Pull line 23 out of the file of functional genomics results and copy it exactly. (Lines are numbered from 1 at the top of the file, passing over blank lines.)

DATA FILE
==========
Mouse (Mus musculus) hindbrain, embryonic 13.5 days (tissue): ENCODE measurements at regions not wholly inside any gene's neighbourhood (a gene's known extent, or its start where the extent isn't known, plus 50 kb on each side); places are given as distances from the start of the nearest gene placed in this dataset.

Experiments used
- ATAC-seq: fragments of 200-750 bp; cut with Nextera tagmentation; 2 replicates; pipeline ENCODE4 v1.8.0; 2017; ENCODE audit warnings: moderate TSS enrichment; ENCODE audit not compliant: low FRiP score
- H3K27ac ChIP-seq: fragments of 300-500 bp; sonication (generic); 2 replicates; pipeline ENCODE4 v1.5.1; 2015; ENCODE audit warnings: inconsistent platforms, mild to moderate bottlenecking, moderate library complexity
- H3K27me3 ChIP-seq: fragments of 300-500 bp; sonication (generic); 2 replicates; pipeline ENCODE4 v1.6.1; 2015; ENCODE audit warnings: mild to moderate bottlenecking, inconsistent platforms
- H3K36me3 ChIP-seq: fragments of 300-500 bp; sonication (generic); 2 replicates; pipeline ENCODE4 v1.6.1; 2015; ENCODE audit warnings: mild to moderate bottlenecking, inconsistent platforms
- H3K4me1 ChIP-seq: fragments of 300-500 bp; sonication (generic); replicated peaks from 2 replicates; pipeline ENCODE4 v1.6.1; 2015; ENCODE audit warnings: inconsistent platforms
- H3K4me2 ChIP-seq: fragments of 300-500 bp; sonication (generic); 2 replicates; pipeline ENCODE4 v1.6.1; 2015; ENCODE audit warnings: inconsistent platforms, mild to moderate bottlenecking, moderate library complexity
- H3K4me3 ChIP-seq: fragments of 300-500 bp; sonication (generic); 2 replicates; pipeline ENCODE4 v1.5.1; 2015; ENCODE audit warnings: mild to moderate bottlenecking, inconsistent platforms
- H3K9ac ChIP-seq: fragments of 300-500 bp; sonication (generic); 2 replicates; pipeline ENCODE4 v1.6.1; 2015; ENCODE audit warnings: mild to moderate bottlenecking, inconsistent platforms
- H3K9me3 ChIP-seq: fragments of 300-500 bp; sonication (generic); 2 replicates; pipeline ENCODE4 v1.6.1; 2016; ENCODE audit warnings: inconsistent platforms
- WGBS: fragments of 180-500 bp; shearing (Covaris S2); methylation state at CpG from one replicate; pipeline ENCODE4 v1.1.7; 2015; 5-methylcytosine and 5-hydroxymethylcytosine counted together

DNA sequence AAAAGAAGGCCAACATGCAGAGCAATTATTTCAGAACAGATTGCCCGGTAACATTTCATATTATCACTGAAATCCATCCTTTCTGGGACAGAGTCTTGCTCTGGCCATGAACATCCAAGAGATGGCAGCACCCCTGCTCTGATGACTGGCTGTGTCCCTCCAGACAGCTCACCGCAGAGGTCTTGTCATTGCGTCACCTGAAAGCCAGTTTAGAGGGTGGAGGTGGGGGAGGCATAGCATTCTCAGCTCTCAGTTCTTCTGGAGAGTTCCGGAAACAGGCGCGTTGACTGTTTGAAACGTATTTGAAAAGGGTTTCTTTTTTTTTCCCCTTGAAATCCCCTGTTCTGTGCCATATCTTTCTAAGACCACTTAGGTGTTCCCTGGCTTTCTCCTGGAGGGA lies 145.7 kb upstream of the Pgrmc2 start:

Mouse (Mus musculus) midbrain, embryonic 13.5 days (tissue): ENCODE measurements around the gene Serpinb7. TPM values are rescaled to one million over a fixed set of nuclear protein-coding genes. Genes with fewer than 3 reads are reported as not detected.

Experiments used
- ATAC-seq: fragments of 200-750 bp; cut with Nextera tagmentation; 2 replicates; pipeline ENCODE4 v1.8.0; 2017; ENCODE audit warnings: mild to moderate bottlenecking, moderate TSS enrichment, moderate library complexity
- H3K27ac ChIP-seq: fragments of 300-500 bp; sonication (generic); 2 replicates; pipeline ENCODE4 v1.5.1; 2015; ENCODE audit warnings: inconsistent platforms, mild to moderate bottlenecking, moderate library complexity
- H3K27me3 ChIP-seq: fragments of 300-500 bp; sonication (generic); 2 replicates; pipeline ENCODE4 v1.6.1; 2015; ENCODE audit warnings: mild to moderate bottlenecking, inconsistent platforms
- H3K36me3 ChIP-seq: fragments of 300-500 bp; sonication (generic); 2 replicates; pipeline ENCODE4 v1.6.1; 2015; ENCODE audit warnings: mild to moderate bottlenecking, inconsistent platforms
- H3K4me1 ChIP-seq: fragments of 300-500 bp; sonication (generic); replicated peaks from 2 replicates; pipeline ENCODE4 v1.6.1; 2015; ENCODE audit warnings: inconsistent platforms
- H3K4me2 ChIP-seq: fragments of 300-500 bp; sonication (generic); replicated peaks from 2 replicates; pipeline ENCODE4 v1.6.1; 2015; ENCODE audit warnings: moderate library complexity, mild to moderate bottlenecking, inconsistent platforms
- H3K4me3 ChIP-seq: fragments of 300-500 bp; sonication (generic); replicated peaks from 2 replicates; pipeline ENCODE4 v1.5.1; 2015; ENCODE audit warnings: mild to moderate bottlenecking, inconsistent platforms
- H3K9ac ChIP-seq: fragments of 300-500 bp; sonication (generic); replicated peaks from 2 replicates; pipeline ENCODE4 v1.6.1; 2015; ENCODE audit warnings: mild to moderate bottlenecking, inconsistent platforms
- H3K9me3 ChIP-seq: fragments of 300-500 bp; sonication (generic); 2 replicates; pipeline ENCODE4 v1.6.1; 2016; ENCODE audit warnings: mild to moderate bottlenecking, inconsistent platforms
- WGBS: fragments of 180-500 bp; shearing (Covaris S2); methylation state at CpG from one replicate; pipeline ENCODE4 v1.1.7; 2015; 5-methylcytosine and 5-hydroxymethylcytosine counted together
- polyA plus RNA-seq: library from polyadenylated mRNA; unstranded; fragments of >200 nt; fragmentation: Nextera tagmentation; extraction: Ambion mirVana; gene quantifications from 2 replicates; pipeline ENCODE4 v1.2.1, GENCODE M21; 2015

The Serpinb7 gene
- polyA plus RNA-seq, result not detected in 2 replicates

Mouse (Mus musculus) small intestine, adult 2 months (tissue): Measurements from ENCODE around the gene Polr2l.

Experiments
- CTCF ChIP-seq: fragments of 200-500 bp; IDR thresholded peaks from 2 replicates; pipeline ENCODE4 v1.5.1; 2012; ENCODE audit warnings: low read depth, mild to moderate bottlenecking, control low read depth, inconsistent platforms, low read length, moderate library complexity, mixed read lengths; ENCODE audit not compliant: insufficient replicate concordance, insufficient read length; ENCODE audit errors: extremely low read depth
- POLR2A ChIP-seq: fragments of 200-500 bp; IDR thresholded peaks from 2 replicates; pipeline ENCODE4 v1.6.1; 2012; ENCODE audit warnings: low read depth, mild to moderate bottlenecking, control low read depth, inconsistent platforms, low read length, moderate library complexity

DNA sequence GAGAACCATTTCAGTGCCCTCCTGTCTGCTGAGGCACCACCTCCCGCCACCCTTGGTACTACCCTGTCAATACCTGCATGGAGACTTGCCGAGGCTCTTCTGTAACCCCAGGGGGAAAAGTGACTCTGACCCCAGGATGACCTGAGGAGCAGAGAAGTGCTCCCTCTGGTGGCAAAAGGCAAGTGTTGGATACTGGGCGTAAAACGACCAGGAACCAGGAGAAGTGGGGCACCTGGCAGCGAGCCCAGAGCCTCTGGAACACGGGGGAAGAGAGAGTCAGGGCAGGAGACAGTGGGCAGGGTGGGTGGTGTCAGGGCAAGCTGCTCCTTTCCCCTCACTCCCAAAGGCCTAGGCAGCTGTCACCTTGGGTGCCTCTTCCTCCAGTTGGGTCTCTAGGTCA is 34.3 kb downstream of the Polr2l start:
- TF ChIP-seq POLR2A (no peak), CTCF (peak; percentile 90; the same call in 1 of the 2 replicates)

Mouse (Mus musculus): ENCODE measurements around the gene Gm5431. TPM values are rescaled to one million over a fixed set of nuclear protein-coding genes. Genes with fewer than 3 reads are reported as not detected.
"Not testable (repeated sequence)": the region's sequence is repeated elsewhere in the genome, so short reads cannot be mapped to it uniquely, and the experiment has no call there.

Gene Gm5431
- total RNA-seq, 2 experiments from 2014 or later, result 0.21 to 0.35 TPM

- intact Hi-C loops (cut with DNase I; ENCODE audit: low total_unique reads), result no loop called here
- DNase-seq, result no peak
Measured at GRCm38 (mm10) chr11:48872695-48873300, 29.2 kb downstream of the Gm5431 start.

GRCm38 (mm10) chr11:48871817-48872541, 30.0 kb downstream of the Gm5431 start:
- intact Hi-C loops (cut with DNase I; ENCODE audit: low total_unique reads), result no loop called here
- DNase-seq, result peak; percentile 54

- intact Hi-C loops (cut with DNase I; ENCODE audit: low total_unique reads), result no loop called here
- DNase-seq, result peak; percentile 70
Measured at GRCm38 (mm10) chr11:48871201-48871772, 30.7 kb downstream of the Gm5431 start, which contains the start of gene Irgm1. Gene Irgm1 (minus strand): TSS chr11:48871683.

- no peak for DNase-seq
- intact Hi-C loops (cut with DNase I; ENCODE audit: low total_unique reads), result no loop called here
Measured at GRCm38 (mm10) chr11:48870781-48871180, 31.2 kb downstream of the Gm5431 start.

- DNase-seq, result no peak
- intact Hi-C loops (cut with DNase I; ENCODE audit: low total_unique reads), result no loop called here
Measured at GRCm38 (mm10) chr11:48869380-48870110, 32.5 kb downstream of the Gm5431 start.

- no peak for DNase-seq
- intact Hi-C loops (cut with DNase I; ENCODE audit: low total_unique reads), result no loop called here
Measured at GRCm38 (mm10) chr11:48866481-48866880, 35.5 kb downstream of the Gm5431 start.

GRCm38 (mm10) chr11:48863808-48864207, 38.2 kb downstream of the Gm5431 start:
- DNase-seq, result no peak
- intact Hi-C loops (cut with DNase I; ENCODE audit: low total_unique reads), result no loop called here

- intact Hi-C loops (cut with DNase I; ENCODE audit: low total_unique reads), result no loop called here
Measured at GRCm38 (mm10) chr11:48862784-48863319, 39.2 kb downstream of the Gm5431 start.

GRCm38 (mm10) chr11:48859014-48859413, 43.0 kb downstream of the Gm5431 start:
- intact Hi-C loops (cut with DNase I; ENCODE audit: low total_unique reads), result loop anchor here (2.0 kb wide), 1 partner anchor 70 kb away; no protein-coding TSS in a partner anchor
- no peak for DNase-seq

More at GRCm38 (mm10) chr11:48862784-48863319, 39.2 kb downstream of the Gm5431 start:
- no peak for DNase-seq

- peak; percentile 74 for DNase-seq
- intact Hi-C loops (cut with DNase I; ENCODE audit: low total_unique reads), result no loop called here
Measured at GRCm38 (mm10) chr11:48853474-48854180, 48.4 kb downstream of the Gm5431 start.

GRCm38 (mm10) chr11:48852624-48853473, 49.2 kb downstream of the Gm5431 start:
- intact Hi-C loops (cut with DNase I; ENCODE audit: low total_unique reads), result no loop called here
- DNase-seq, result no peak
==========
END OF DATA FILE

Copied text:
- H3K9ac ChIP-seq: fragments of 300-500 bp; sonication (generic); replicated peaks from 2 replicates; pipeline ENCODE4 v1.6.1; 2015; ENCODE audit warnings: mild to moderate bottlenecking, inconsistent platforms